The essence of this method is that as long as the predictors fitted on each bootstrapped sample are not perfectly correlated, the errors cancel each other out by averaging them. For a truly random pick of samples, the likelihood of a model overestimating the outcome is the same as for underestimating it, and this compensates for errors. (For a more detailed explanation, please consult Domingos (1997), or Section 8.7 in Hastie, Friedman and Tibshirani’s Elements of Statistical Learning (12th ed.). A detailed alternative explanation by Mike Liao is worth reading, too.)

Random Forest models are also making use of the bagging concept. Let’s try this, and see if we get the same results as with the BaggingClassifier!

It’s surprising, right? With seemingly the same model, we get better results just by repeating it. How can this be? The answer lies in the different default settings of these models, in particular the max_features parameter, which controls how many features each tree can consider to find the best split. If you check out the docs, you will see, that by default, Random Forest uses the square root number of features for each model built on bootstrapped samples, while Bagging Classifier uses all.

Consequently, models built using the Random Forest algorithm are less correlated, therefore less likely to make the same mistake — making it more likely that errors cancel out each other through the agregation process. You can easily validate this by specifying the max_features parameter of Random Forest.

Random Forest Classifier is just a Bagging Classifier after all…

Building trees more cleverly: boosting

A more recent advancement in ensemble learning is the concept of boosting. In using bagging, we built trees simultaneously on bootstrapped samples. Boosting methods, on the other hand, such as Gradient Boosting Trees, Adaboost and XGBoost, build trees sequentially. And in every iteration, the performance of trees gets better and better. For example, the adaptive boosting algorithm (Adaboost) works as follows.

1. A first tree is built, then evaluated.

2. Upon building the next tree, extra weight is given to misclassified observations — effectively ’guiding’ the algorithm to pay more attention to these data points. This can be done through the class_weights argument of the model, which controls what weight is attributed to each observation in the loss function. There are other implementations, that achieve higher emphasis on misclassified samples by tweaking the probability distribution that drives the inclusion of observations into the bootstrapped samples. Also, better trees get higher weights in the final prediction.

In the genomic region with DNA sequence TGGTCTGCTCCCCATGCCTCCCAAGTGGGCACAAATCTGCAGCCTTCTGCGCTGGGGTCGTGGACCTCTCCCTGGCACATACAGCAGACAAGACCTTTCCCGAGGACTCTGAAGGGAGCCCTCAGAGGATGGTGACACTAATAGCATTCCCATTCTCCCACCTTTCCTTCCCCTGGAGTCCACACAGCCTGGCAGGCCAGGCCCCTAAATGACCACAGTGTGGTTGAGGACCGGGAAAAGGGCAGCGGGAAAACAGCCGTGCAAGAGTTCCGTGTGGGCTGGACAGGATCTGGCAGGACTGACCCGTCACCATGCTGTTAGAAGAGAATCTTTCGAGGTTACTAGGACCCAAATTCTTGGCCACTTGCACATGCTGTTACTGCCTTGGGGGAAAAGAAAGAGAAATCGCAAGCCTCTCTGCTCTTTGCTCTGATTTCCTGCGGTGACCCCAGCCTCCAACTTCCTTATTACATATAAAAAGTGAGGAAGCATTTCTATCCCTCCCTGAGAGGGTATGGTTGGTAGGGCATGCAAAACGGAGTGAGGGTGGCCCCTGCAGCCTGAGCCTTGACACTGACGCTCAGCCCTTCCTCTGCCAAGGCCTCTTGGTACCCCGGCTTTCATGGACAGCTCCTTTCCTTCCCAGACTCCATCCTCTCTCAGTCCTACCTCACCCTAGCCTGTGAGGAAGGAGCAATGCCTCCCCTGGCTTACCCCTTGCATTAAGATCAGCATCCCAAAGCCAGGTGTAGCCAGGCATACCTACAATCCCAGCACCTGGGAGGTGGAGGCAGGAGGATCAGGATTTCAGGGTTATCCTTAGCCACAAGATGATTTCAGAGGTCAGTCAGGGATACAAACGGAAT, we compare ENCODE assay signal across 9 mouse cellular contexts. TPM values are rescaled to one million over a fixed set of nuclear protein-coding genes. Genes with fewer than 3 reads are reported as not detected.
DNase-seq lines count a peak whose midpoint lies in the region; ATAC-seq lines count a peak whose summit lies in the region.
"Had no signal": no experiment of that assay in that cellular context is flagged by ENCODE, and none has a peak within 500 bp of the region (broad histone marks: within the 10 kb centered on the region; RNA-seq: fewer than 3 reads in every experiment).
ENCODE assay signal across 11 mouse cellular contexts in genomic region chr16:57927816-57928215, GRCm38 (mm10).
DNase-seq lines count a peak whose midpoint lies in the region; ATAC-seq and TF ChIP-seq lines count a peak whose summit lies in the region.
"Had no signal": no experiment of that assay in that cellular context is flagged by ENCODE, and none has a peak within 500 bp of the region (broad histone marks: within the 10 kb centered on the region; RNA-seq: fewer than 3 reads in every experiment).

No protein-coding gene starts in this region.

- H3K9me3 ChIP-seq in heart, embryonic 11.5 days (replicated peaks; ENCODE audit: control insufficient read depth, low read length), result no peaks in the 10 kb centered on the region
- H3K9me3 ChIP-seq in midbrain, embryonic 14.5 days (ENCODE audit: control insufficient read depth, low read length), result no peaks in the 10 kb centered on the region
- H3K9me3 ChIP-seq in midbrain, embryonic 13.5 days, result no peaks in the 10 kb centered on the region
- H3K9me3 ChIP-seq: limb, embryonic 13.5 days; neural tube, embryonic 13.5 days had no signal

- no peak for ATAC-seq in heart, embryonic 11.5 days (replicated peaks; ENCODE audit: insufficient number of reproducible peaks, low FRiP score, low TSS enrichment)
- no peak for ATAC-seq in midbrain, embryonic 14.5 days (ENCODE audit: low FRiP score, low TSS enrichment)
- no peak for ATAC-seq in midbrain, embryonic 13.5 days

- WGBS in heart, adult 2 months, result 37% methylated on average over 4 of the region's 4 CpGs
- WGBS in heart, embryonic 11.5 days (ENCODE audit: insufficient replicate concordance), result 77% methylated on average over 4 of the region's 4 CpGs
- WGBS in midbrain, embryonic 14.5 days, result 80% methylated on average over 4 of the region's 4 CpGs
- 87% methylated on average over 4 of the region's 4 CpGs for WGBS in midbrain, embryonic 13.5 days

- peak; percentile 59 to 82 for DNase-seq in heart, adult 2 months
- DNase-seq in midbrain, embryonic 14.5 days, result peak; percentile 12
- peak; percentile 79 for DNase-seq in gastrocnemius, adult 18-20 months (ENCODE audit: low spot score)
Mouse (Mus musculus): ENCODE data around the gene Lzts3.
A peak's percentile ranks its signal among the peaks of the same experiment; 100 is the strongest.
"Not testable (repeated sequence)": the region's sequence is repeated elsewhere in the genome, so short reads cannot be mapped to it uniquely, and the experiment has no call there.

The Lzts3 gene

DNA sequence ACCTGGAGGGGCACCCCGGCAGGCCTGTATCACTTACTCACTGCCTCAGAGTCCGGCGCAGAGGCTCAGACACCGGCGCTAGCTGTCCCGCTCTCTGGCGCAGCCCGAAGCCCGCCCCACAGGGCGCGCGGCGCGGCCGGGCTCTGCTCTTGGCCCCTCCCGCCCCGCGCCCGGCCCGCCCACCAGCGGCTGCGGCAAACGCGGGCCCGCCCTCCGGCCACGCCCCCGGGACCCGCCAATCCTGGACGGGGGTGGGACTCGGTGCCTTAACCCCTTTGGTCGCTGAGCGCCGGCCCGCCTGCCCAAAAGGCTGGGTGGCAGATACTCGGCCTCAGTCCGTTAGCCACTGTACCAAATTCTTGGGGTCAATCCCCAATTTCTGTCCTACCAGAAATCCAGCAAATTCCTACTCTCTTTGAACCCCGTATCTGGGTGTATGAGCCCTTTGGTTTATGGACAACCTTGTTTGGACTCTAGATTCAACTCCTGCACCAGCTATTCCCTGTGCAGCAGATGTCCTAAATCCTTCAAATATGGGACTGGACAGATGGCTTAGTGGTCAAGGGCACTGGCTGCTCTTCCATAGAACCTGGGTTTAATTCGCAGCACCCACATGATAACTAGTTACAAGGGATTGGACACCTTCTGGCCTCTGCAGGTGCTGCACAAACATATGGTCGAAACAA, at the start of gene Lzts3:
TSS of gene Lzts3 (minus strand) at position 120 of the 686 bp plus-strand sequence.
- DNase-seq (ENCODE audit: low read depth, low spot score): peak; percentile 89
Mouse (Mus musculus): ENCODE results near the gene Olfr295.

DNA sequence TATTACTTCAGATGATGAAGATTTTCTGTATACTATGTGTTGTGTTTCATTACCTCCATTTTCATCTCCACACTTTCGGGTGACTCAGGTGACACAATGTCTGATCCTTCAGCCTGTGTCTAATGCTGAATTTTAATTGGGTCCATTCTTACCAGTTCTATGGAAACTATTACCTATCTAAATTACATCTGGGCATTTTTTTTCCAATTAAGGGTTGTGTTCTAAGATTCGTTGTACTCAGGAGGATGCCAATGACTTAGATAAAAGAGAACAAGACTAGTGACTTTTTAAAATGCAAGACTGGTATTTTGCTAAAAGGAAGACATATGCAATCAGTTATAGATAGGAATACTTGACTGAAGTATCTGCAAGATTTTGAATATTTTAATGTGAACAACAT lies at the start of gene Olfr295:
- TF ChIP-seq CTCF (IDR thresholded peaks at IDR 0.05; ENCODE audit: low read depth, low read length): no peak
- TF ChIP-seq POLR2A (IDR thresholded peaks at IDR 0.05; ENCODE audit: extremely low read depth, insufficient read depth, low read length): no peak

3. This process goes on until a predefined number of trees are built. This way, the models are even less correlated, and additional weight is given to hard-to-classify observations.

The results speak for themselves:


After getting to know bootstrapping in Part 1, we saw in this Part 2 how bagging and boosting make use of this simple concept. We learned about how the uncorrelated errors of weak predictors cancel out each other for better out-of-sample fit, and that in some cases, fewer features yield a better overall outcome — as we saw in the case of Random Forest. In addition, we have seen that an algorithm that prioritises and weights incorrectly predicted cases can also help developing a better model. These steps helped us raise our test score from 57% to 90% in this particular classification case. And you, too, can make use of these techniques to make the best of your data by leveraging an ensemble of multiple predictors to achieve better overall performance.




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Mor Kapronczay

Mor Kapronczay

Machine Learning Team Lead, Chatbot Developer@K&H (KBC Bank Hungary)